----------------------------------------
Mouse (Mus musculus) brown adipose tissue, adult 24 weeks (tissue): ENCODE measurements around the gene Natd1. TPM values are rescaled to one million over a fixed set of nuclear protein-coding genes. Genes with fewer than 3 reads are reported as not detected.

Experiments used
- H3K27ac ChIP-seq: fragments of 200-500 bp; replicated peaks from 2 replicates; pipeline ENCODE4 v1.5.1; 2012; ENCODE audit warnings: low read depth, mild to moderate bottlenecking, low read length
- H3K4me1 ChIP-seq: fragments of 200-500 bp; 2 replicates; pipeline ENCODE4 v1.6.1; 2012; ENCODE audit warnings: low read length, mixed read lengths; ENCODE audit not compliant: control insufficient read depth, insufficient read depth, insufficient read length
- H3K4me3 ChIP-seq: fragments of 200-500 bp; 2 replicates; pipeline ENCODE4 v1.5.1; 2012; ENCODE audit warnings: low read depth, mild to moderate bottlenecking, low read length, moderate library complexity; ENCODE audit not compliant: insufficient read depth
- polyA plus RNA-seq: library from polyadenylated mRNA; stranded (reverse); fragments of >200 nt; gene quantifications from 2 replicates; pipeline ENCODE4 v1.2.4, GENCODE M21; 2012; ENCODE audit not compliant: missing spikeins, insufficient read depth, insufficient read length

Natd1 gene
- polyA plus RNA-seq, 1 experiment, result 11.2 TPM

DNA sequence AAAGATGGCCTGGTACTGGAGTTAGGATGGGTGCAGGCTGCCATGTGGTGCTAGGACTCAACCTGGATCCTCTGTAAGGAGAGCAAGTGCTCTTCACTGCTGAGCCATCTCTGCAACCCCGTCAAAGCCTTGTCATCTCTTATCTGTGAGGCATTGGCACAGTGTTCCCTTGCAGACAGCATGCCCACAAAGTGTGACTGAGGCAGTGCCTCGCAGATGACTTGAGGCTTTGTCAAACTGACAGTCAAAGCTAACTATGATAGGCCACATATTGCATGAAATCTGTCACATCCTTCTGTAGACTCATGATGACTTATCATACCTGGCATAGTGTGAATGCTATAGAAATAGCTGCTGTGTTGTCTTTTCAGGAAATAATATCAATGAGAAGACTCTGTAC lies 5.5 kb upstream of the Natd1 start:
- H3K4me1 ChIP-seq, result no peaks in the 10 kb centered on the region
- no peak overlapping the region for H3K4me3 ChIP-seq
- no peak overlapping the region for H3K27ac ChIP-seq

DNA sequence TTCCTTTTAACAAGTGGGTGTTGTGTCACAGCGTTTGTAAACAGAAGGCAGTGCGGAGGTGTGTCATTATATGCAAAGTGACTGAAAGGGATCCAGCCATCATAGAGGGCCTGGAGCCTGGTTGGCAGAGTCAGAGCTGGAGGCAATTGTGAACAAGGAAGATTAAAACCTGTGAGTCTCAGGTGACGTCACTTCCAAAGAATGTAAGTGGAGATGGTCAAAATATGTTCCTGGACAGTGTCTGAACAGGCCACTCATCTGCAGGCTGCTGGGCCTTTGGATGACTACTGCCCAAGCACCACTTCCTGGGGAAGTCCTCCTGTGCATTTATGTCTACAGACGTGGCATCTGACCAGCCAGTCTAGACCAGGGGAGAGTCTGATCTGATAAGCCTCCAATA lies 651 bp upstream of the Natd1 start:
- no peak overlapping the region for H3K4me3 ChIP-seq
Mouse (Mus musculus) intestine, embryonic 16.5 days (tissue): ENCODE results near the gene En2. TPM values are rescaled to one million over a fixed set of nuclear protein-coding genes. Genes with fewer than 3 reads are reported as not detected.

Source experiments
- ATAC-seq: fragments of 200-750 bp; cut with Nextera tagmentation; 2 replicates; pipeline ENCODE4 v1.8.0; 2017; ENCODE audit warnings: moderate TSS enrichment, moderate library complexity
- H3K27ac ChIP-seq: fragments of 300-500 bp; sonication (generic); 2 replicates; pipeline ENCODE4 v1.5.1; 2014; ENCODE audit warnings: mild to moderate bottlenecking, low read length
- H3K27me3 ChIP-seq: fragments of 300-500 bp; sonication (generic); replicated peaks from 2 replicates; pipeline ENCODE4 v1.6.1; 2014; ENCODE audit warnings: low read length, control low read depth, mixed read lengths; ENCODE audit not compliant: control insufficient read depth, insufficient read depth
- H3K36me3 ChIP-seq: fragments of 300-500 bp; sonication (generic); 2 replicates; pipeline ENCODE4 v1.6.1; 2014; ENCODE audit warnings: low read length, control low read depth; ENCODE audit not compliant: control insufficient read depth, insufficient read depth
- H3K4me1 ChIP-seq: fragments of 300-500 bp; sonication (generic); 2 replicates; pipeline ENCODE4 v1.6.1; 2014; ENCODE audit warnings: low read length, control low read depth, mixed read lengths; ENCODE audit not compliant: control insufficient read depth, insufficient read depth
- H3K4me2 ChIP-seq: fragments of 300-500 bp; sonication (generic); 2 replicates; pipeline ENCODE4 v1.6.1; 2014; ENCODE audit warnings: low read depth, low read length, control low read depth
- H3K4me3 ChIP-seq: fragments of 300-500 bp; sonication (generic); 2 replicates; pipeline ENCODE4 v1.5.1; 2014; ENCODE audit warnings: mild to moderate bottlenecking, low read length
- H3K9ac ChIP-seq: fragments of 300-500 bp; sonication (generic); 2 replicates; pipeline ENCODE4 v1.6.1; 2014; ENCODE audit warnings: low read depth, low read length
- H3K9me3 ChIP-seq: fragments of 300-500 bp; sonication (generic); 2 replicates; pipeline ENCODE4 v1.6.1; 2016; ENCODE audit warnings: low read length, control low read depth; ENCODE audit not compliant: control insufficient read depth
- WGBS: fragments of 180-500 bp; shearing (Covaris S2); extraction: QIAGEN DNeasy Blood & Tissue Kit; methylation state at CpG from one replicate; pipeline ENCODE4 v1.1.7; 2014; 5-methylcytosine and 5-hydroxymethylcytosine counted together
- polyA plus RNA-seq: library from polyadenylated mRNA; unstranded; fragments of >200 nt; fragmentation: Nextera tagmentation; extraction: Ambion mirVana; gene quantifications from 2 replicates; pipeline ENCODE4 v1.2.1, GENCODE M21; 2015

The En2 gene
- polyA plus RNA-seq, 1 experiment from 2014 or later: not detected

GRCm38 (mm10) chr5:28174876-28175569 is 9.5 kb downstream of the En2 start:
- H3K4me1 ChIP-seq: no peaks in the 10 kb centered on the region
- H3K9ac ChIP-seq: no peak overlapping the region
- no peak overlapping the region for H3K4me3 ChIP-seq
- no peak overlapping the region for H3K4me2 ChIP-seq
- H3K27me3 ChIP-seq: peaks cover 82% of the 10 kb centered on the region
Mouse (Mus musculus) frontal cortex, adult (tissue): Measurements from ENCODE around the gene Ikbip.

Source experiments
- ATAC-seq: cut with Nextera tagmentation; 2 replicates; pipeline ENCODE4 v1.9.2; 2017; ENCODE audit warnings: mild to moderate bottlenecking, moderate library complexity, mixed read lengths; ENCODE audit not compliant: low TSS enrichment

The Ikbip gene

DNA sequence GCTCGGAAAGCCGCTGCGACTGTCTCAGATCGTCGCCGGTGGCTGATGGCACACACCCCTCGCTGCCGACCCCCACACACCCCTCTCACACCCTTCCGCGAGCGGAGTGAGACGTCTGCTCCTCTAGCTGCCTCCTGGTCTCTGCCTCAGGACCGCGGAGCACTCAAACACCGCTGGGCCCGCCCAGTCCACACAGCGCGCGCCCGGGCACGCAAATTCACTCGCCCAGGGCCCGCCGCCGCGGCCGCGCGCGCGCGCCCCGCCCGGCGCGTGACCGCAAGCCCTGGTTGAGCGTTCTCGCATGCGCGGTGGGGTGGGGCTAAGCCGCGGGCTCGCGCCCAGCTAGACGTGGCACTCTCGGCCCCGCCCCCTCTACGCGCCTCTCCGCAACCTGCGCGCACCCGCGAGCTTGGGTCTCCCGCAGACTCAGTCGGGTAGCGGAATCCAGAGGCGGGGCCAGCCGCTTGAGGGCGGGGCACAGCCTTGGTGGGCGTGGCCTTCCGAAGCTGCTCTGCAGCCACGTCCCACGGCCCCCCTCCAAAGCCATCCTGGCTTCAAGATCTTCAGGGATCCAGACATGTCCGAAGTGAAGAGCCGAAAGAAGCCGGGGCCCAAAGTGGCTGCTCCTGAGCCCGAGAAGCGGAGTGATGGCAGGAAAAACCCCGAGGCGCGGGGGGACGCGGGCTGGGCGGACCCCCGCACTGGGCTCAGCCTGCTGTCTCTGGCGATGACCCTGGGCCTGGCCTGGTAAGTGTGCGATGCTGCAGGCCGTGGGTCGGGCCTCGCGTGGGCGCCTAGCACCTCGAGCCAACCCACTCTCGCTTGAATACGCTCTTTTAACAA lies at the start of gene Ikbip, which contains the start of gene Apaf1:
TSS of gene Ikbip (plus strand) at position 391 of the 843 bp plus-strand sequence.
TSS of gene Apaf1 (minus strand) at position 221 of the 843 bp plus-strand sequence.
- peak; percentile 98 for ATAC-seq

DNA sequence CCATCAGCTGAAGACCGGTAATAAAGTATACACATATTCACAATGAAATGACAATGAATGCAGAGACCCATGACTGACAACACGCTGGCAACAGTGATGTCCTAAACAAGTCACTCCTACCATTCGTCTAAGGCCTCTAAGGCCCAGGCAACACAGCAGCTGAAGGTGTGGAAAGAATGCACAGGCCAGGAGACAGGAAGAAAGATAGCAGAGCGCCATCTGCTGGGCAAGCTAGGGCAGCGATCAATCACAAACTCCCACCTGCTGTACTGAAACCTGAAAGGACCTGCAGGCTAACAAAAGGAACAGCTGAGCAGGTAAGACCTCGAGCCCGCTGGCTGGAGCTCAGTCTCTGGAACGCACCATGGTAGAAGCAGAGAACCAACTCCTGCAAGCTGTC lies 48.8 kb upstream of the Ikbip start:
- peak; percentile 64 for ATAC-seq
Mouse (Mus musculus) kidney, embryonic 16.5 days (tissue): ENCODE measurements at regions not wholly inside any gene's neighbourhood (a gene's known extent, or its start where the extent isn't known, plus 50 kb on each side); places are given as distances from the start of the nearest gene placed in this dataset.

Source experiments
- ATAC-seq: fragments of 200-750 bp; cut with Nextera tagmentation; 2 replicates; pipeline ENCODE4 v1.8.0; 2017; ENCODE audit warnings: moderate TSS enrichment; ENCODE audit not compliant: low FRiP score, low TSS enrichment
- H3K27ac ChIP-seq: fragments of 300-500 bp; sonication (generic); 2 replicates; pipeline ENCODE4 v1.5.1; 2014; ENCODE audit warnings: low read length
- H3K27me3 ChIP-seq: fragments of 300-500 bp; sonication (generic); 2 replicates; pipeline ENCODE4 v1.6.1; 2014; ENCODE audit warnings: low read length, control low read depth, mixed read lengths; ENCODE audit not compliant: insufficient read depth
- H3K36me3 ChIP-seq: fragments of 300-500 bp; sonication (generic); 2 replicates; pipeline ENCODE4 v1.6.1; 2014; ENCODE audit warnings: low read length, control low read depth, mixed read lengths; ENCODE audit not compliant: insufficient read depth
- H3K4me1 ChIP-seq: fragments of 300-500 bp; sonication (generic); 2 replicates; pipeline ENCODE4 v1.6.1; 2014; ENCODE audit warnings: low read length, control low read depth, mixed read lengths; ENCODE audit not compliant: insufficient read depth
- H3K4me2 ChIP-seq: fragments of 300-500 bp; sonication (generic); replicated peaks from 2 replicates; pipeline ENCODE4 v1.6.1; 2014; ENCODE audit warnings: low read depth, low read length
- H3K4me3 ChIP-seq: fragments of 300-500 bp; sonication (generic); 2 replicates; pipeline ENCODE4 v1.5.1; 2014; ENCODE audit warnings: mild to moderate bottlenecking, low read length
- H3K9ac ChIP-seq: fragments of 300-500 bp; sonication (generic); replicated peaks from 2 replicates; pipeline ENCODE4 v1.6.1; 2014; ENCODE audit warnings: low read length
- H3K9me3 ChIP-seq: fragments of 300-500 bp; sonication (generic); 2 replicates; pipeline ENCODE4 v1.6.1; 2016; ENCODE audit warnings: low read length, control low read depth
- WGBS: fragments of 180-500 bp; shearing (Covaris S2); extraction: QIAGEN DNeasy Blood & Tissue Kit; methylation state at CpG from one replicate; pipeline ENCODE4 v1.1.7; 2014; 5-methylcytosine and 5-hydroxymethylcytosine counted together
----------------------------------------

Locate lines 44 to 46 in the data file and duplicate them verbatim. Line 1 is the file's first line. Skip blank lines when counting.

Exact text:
DNA sequence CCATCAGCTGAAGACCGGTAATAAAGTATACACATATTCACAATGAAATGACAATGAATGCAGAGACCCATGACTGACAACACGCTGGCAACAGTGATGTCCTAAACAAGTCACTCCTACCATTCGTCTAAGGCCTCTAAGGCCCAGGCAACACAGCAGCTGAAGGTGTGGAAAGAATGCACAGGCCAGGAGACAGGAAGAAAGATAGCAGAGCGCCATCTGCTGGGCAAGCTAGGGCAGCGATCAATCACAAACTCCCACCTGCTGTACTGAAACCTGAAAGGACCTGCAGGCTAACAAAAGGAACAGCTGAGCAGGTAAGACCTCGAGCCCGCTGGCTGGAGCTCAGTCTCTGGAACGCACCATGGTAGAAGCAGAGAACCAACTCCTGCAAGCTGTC lies 48.8 kb upstream of the Ikbip start:
- peak; percentile 64 for ATAC-seq
Mouse (Mus musculus) kidney, embryonic 16.5 days (tissue): ENCODE measurements at regions not wholly inside any gene's neighbourhood (a gene's known extent, or its start where the extent isn't known, plus 50 kb on each side); places are given as distances from the start of the nearest gene placed in this dataset.